Q: What is happening to my baby after 40 weeks?
A: In many pregnancies, there are no changes to your baby's activities after 40 weeks and their movement patterns will be the same, although your baby's head will probably move lower into your pelvis as it gets ready for labor, resulting in a lighter feeling under your ribs and a heavier feeling down in the pelvic area. In other pregnancies, mothers may notice a slowing down of movements as the pregnancy progresses. The placenta, which feeds the baby, operates on a lower efficiency after about 38 weeks, and certainly after 41–42 weeks. This means that your baby's growth tends to slow down the further your pregnancy goes. Since it is not possible to accurately predict whether or not the placenta will continue to function well, most hospitals have an induction policy to avoid the risk of distress to the baby, which increases the longer the pregnancy continues.
Q: What happens if you go over your due date?
A: This varies slightly from site to site, however you would normally be offered an induction of labor between 41 and 42 weeks of pregnancy, which means that your labor will be started artificially (see Types of induction). Different hospitals have their own criteria for how long past your due date they will wait before suggesting an induction of labor, but this is usually between 7 and 10 days after your expected date of delivery (EDD).

If an induction is considered, your doctor or midwife should discuss all your options with you before any decision is reached. Although you are within your rights to decline induction, you should make sure that you are fully aware of the reasons why it has been suggested so that you can make an informed decision.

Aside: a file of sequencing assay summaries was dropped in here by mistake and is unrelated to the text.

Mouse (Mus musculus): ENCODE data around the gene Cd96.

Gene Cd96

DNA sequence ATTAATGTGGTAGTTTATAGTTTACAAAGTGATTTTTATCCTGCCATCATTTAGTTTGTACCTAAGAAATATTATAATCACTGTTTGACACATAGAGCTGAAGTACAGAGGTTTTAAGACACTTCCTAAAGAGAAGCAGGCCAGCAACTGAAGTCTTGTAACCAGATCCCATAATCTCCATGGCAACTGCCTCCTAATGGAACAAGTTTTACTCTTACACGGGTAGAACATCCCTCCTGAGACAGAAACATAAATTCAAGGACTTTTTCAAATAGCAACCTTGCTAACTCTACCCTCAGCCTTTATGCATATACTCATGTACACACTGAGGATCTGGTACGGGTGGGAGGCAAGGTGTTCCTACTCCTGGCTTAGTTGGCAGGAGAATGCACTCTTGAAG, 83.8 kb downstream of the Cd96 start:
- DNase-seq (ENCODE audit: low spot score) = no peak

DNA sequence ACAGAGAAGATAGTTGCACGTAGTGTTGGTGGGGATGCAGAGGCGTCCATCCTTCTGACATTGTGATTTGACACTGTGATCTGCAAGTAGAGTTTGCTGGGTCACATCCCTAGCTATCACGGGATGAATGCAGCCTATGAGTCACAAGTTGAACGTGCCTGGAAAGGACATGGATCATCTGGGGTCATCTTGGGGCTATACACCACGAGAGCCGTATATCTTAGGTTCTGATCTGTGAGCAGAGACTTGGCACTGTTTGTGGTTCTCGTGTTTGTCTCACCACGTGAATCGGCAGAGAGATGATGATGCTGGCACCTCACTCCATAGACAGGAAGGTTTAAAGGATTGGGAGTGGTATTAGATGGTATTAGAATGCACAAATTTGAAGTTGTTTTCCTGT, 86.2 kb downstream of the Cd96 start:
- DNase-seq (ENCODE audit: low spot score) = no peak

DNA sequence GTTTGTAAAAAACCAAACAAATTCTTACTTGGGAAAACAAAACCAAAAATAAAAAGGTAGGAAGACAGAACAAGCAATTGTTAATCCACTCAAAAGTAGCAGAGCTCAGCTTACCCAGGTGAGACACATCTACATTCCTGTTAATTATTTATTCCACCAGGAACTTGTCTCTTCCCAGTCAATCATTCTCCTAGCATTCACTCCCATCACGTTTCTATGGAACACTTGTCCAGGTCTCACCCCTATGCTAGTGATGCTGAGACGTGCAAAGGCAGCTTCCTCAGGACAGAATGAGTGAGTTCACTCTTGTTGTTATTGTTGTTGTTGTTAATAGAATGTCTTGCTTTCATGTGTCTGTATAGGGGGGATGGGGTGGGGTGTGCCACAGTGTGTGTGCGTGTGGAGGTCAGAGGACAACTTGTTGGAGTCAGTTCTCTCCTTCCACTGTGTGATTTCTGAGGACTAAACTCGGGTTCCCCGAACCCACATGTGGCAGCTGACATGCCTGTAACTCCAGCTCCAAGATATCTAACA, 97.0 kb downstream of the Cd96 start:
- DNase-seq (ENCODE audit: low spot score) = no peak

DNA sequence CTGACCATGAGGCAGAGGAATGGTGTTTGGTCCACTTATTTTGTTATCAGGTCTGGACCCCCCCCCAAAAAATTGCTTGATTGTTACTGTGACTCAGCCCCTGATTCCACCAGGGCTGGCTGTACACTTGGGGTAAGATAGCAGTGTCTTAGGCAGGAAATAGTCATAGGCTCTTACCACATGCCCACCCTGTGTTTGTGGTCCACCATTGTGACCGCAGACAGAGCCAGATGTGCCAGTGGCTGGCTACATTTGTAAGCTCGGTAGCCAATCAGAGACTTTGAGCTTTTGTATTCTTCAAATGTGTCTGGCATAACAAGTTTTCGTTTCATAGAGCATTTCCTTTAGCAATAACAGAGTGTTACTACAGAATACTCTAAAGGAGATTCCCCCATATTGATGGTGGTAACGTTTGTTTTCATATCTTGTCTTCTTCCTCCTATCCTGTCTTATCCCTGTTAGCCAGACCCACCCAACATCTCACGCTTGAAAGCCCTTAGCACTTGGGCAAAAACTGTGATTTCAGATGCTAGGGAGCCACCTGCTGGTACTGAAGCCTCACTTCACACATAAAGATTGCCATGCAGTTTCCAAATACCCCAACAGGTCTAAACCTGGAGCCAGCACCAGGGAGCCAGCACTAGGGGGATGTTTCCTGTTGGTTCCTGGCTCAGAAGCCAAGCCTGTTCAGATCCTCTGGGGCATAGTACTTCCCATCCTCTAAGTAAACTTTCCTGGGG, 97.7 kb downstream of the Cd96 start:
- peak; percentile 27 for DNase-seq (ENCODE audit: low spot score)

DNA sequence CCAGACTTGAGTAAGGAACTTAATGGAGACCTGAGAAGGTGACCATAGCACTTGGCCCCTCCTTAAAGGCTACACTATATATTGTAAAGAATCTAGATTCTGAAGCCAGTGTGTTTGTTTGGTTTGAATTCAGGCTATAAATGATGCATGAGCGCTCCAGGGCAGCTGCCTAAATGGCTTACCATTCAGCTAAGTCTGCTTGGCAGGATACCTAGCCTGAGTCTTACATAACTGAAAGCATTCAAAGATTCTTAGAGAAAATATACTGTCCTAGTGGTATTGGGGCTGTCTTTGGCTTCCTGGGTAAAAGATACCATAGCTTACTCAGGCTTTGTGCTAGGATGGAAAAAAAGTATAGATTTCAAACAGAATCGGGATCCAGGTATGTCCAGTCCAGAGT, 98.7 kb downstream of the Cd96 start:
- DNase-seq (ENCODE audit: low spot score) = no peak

Q: I have a long menstrual cycle. I don't think I'm as overdue as they say. Can nature take its course?
A: The best time to agree on dating is at the initial visit when memory is fresh and the size of the uterus reflects a better picture of gestational age. If there is any discrepancy between size and dates, an ultrasound can be performed early enough to be very accurate at estimating a due date. When a menstrual history is collected, if a mother has a consistently long cycle, days can be added to the EDD (estimated date of delivery). Ultrasound usually confirms this if done by early in the second trimester. You can always decline an induction of labor however, antepartal testing of fetal well-being will always be initiated if there is any chance you are 41 weeks or greater.
Q: What is a “membrane sweep” and could I have this instead of being induced?
A: Prior to an induction of labor, at 41-plus weeks of pregnancy, your midwife or doctor may offer to “sweep” or “strip” the membranes. A membrane sweep involves your midwife or doctor placing a finger just inside your cervix and making a circular, sweeping movement to separate the membranes from the cervix. The aim of this is to stimulate the release of hormones that may start labor contractions. Although this is likely to be an uncomfortable procedure, it should not cause you actual pain; you may also experience a mucus/bloodstained “show”—like a discharge—following this, which is quite normal .

Membrane sweeps have been shown to increase the chance of labor starting naturally within the next 48 hours and therefore reduce the need for other methods of induction.

Q: I don't like the sound of the amniotic hook. What exactly is this?
A: An amniotic hook is a long, thin piece of plastic with a hook shape at one end. This is used to make a hole in the membranes surrounding your baby to release the amniotic fluid in an attempt to kickstart labor. The procedure, known as “breaking the water,” amniotomy, or AROM (artificial rupture of the membranes), is as uncomfortable as an internal examination, and isn't usually painful. An amniotomy is carried out by the midwife or doctor, who will carefully guide the hooked end of the instrument into the vaginal canal with his or her fingers. He or she will then press the end of the instrument against the membranes to pierce them, which can help to stimulate contractions and in turn start labor or make the contractions stronger.